The challenges facing Sir Jim Ratcliffe at Manchester Unitedand how he plans to deal with them

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Published Time: 22.02.2024 - 02:41:01 Modified Time: 22.02.2024 - 02:41:01

Sir Jim Ratcliffe has discussed plans to knock Manchester City "from their perch", redevelop Old Trafford and end United's 11-year wait for a Premier League trophy

Sir Jim Ratcliffe has discussed plans to knock Manchester City "from their perch", redevelop Old Trafford and end United's 11-year wait for a Premier League trophy.

Sports correspondent @RobHarris

Wednesday 21 February 2024 23:10, UK

Through the memorabilia, rather than just his words, Sir Jim Ratcliffe presented himself as caring about Manchester United.

The local lad made goodinvesting in the club he has supported since the age of six.

Here at 71, in the offices of the petrochemicals conglomerate that turned him into a billionaire, as the new part-owner of United.

Behind him a mannequin of a United No 7 shirt of 1990s vintage, the maverick streak of its wearer, Eric Cantona, embodying the spirit Sir Jim espouses.

"There has always been a bit of glamour attached to Manchester United which has been lacking a bit in the last few years," he said.

"At the end of the day we are in the entertainment business. So that's why you don't want to watch bland football or characterless football."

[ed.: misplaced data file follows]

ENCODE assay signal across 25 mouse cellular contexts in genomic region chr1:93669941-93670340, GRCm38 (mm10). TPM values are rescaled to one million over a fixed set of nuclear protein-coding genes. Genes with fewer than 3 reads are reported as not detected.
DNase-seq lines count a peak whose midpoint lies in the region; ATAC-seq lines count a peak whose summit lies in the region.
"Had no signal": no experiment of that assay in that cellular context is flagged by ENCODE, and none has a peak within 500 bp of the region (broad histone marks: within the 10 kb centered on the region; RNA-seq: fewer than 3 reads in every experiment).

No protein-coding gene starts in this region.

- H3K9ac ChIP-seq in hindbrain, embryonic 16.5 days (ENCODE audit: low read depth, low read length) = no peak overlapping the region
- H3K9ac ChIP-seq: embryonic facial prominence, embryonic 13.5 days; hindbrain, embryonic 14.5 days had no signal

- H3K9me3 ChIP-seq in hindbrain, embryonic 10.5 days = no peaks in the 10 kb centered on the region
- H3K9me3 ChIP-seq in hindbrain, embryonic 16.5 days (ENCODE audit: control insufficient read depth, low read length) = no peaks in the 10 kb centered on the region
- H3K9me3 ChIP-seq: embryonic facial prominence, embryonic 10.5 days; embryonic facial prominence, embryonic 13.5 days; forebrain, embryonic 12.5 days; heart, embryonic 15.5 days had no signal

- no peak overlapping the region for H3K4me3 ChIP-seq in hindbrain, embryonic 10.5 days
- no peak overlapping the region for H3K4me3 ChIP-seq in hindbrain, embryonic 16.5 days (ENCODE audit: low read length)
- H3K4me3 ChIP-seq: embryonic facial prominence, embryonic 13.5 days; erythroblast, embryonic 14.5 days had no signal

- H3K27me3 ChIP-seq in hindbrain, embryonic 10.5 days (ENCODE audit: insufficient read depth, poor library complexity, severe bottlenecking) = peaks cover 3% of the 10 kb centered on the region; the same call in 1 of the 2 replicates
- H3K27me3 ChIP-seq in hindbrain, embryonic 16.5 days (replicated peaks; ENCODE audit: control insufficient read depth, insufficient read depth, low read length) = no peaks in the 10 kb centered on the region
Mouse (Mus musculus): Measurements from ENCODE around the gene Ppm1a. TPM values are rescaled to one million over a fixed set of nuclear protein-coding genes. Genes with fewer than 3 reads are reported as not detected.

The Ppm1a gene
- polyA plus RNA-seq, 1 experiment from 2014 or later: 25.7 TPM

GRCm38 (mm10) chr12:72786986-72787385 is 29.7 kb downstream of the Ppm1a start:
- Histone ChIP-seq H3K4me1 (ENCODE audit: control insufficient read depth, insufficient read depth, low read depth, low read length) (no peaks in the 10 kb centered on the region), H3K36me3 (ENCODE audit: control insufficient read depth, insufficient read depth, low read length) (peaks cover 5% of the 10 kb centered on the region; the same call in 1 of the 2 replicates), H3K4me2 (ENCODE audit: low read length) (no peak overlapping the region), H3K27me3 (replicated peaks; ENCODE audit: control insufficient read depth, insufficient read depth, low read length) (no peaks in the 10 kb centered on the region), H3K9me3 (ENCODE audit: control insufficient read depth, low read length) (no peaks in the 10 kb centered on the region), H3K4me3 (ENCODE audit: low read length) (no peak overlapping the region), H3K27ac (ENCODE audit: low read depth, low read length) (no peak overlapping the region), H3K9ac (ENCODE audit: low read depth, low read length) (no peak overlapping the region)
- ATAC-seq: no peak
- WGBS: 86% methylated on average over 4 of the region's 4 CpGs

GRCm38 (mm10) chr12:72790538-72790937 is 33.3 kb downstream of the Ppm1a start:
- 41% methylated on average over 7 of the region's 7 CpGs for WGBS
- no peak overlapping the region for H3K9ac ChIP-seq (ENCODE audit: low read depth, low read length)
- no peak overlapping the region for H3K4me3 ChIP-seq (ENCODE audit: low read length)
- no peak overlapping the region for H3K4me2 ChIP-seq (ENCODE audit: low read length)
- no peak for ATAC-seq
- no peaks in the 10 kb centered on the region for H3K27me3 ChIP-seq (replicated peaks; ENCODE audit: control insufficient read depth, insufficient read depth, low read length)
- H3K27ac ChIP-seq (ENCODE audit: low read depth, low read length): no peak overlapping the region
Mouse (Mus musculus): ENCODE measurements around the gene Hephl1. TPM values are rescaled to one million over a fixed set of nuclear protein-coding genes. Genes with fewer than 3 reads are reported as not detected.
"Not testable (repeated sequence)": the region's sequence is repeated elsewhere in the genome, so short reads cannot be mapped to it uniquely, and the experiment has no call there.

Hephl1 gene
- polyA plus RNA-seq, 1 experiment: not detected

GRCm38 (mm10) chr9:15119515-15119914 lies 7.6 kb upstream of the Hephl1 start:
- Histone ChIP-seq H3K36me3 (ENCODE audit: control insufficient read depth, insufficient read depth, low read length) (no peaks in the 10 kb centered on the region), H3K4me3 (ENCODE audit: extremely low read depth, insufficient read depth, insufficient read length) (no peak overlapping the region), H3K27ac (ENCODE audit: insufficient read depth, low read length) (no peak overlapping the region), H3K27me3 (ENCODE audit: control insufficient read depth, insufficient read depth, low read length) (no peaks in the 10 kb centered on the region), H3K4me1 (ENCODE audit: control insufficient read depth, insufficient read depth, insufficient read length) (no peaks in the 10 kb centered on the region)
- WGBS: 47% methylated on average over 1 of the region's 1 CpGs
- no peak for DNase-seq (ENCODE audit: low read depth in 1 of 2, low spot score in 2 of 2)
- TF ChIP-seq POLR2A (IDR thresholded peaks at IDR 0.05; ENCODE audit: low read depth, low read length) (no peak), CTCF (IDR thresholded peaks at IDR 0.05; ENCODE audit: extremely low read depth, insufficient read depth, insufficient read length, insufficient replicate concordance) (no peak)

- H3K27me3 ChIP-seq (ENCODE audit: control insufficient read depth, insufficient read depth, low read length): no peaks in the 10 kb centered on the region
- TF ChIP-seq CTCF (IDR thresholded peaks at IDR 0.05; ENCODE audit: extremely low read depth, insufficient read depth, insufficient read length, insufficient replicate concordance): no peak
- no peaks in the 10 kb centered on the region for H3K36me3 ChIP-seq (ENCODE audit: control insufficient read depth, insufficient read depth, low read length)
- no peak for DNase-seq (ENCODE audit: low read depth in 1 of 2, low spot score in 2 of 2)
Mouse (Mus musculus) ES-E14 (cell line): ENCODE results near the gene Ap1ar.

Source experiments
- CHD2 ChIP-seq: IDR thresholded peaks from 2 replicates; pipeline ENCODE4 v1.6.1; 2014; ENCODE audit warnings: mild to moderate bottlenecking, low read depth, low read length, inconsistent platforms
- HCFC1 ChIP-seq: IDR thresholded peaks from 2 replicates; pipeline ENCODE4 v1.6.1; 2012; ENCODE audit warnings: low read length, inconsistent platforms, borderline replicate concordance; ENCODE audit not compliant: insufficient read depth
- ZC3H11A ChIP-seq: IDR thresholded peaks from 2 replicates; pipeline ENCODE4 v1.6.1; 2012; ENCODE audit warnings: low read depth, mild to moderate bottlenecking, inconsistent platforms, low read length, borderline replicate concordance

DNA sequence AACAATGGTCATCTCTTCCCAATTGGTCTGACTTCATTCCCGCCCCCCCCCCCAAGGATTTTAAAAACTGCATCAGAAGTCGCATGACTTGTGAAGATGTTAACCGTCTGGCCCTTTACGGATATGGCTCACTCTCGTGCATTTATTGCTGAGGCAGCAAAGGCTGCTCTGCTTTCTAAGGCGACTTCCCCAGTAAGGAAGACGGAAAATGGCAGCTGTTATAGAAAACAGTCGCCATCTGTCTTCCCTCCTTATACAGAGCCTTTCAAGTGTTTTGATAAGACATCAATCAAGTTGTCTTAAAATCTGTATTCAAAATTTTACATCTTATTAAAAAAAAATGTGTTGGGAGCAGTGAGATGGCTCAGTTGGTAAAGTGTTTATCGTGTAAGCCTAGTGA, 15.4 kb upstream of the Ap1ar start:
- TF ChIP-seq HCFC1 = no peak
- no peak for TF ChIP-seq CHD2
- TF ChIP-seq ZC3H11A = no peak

Spread across a table to Sir Jim's left, programmes from United's three European Cup final victoriesin 1968, 1999 and 2008.

This 27.7% stake cost Sir Jim £1.3bn, but history and statusin decline under the Glazerscan't be bought.

"The club is enormous," he said.

"The tentacles reach around the world, don't they? Everywhere I go in the world, it's Manchester United. It affects an awful lot of people on the planet, and getting it right is not easy."

Just ask the Glazers, loathed by the fans for the debt loaded onto the club 19 years ago with a leveraged takeover.

The American siblings are still the leading shareholders, despite relinquishing so much control to Sir Jim and INEOS Sport to get a deal over the line after a protracted 15-month exploration of a sale.

It is still unclear how the relationship will work. Who will really hold the levers of power when the Glazers ultimately oversee the finances?

"I don't think we're going to be taking the legal agreements out of the bottom drawer," Sir Jim said.

"As long as we're doing the right things then I'm certain that relationship is going to go very well."

Even by being here at INEOS' London HQ, Sir Jim is breaking from the past mindsetchoosing engagement over the Glazers' silence when dealing with media and, mostly, supporters.